• grace, that is certainly true, but as an editor you can make choices about what is worthy and what is not. taste, while subjective, does have limits.

    • Mona

      I don’t think taste has “limits” that aren’t based on one’s subjective opinions.

      I founded DS to celebrate things that I personally feel are exciting, different or beautiful so naturally things will be shaped by my own idea of what good taste and style are. I know and appreciate that it’s not for everyone, but I don’t think there are style rules written in stone that make this home “worthy” or unworthy.


  • I don’t really view the walls as unfinished. The wonderful patches of color, texture and layers really highlight the individual vignettes happening within the space. To state that “this is too small or that doesn’t work because…” really disrespects what personal expression/ interpretation of design is all about.

  • Love this sneak peak! The “unfinished” walls, the dark moodiness paired with the clean whites…stunning! I also love that this looks like a real home- it’s perfect!

    p.s. Grace- Your replies above are what make me love Design Sponge! Thank you.

  • I am way too uptight about book conditions to stack books that way! I love though how relaxed this house is; nice to let the materials or structures do what they will. This was a really fun post to read/look at because of it.

  • I think this home benefits from beautiful photography. I don’t mind the unfinished parts in the images. But if I saw these rooms in person, I would certainly hate them.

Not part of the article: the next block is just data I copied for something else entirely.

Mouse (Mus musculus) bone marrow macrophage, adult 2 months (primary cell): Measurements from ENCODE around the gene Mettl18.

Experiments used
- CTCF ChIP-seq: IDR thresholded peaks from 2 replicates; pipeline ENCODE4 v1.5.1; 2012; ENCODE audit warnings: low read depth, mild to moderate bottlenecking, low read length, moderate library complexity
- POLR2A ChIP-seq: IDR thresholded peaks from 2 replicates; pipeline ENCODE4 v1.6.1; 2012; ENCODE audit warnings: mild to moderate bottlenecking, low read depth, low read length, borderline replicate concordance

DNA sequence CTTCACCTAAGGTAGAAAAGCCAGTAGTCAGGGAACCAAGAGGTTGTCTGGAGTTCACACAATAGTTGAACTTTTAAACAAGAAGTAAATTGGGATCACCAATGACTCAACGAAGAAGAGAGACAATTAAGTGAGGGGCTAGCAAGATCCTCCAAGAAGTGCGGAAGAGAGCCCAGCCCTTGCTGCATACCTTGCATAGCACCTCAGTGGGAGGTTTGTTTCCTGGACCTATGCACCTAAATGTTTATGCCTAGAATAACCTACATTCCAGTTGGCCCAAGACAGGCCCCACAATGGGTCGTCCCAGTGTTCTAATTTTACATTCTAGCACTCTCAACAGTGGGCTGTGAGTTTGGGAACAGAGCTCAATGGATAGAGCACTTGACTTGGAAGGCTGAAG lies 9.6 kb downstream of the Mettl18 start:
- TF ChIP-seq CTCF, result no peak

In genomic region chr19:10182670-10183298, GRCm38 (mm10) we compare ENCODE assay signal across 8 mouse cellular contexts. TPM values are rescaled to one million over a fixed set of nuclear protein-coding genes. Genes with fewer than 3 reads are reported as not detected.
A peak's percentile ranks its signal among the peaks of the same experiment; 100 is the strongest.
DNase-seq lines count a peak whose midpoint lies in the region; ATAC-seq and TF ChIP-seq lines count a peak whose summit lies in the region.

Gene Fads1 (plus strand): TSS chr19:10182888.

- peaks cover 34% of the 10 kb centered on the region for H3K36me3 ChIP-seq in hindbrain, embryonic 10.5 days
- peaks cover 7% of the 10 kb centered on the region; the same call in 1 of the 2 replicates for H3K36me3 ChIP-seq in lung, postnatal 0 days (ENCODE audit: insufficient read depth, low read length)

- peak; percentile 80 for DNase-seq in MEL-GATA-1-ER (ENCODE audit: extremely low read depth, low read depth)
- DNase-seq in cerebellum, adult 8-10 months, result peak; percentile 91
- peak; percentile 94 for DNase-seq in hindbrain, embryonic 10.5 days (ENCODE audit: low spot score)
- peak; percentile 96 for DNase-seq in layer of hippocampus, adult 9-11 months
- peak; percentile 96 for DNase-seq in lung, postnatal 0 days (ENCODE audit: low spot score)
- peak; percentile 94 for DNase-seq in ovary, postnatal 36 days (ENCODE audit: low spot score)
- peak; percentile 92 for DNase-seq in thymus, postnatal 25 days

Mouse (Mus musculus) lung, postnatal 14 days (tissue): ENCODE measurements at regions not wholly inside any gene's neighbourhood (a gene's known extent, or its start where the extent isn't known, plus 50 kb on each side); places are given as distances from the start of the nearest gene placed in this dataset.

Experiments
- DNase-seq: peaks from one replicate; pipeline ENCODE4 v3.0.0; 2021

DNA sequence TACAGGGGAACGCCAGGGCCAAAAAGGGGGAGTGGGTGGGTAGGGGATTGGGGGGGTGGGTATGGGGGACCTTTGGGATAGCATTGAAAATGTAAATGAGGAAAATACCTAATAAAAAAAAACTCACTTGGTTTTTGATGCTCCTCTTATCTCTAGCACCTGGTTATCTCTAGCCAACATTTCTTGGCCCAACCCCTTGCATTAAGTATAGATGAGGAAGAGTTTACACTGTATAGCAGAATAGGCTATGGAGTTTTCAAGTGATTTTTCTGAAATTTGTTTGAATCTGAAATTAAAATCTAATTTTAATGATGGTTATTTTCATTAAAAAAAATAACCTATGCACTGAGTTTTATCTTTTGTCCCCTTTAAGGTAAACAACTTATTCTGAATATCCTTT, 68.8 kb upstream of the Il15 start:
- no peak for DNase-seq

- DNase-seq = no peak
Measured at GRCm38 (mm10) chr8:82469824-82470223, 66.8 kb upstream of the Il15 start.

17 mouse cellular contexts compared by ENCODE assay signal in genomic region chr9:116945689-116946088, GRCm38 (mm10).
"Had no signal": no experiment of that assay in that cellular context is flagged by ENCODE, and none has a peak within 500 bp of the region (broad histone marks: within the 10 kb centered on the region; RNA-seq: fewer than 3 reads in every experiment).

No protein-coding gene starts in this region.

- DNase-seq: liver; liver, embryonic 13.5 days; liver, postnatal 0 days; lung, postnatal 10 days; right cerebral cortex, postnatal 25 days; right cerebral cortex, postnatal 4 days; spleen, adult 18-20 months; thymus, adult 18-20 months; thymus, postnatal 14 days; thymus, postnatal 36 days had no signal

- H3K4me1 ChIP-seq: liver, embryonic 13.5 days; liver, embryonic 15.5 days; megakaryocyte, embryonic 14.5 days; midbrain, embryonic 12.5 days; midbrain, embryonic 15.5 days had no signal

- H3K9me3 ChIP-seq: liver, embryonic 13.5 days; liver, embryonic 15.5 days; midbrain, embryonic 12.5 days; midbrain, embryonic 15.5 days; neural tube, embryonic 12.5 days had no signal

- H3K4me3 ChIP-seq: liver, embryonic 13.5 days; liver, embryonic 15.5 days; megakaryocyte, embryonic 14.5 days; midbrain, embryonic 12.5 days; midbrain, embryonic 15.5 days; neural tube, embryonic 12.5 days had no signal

Does it deserve to be here? Absolutely.

  • Hi – re. the books, thought I’d drop a quick note. I know it’s wrong, I know I shouldn’t! The ones in the alcove are all paperback fiction, so I’m less worried and certainly wouldn’t treat a photo/reference book in the same way. When it comes to novels, I like a well worn book for the sense of life it gives them. I like inscriptions, I like to fold corners. The person who may have picked it up becomes more visible if that makes sense. It’s rare that I’ll get round to rereading a book but if I do, they’re pretty easy to pull out, Jenga-style. They’re so tightly squeezed, nothing’s going to shift. Thanks for all the comments.

  • I’m not much of the design expert, but I think this house looks beautiful and those that seem to strongly disagree are being silly. I got especially excited when I saw the Aboriginal photograph in the 3rd photo of her house. I have thesame print hanging in my kitchen!

  • I understand some people may like this but these pictures depressed me. While I think the pictures are beautiful, the place gives me angst: it is decadent but it looks studied…